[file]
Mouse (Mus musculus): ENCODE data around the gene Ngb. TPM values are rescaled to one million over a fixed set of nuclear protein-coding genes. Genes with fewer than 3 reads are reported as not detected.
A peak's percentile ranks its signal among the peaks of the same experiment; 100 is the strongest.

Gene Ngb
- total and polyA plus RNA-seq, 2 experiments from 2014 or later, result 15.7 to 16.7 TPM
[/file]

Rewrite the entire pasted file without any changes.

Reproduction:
Mouse (Mus musculus): ENCODE data around the gene Ngb. TPM values are rescaled to one million over a fixed set of nuclear protein-coding genes. Genes with fewer than 3 reads are reported as not detected.
A peak's percentile ranks its signal among the peaks of the same experiment; 100 is the strongest.

Gene Ngb
- total and polyA plus RNA-seq, 2 experiments from 2014 or later, result 15.7 to 16.7 TPM